Month: February 2017

Manuka Honey For Better Oral Health


The recent trend of “superfoods” has introduced manuka honey as such. Together with kale, quinoa, spirulina, goji berries and much more, honey has been attributed a well-deserved super-food title.

Honey as a natural gum disease remedy

It may sound a bit weird at first. How can a sugary product be good for our teeth and gums? Dentists and dental hygienists have always advised us to keep away from excessive sweet stuff in order to achieve good oral health. And here am I now, telling you that honey can help defeat gingivitis.

However, if you know that manuka honey has high antibacterial properties, you would take this blog post seriously. The reason I bring up manuka, is because not all honey products are the same or have the same healing capabilities. Even though they are produced in the same natural way, different bushes and flower yield out different types of honey.

All honey contains some degree of antibacterial properties. But, not all honeys are equal. The difference between manuka honey and regular raw honey is a hundred fold.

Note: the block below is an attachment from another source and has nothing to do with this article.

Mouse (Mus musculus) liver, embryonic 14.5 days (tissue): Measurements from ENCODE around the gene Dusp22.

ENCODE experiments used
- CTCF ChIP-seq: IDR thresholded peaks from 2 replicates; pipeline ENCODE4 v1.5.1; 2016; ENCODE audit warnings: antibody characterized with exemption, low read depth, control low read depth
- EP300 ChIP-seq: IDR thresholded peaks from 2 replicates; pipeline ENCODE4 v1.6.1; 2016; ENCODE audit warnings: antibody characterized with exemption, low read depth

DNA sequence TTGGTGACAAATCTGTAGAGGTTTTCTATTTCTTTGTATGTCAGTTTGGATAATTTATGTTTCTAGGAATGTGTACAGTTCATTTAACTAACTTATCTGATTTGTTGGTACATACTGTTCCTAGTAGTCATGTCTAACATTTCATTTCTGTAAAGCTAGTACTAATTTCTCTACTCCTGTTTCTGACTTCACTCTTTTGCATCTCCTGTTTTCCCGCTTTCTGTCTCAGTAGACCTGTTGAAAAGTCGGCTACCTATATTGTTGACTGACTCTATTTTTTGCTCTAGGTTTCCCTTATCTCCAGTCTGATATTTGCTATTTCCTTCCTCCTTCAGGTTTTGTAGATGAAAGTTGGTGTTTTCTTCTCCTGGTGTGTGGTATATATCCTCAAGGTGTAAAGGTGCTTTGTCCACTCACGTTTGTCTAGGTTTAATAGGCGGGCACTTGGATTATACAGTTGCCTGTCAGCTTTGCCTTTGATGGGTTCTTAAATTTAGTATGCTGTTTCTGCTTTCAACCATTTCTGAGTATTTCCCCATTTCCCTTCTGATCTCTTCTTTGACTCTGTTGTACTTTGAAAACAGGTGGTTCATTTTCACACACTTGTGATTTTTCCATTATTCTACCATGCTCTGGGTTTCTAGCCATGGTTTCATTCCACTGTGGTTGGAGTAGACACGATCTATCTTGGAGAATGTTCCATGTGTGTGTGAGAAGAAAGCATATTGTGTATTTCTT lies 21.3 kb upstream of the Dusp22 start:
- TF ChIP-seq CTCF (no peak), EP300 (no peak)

Research has shown that all honeys contain hydrogen peroxide which is produced by a special enzyme. This enzyme is believed to be the key to the strong antimicrobial properties that honey has.

When it comes to dental health, honey can reduce plaque by considerable amounts. It can also reduce the amount of acid that is being produced. This stops already existing destructive bacteria from producing dextran. This type of bacteria is most often found on top of the teeth and is responsive for the formation of plaque, gingivitis and general tooth decay.

Studies have shown that chewing honey can be extremely helpful to preventing dental diseases. Manuka honey chewing sticks can be just as effective as brushing when it comes to removing plaque. They cannot compare to flossing, because the sticks are not thin enough to go between the teeth. However, chewing honey can easily replace traditional dental remedies that are used to remove plaque and lower the possibility of gingivitis.

In India, a study compared the reduction of plaque using manuka honey, a mouthwash with Chlorhexidine gluconate and a chewing gum with xylitol. The results concluded that the honey derived from the manuka bush reduced plaque formation better.

For now, there is no convenient way of using manuka honey for dental purposes. There are toothpastes that contain a certain level of bee propolis, but it is not the same. Scientists are working on creating a mouthwash that has manuka in it.

In the meantime, if you are curious to see how it works, you can always rub your gums with some manuka honey.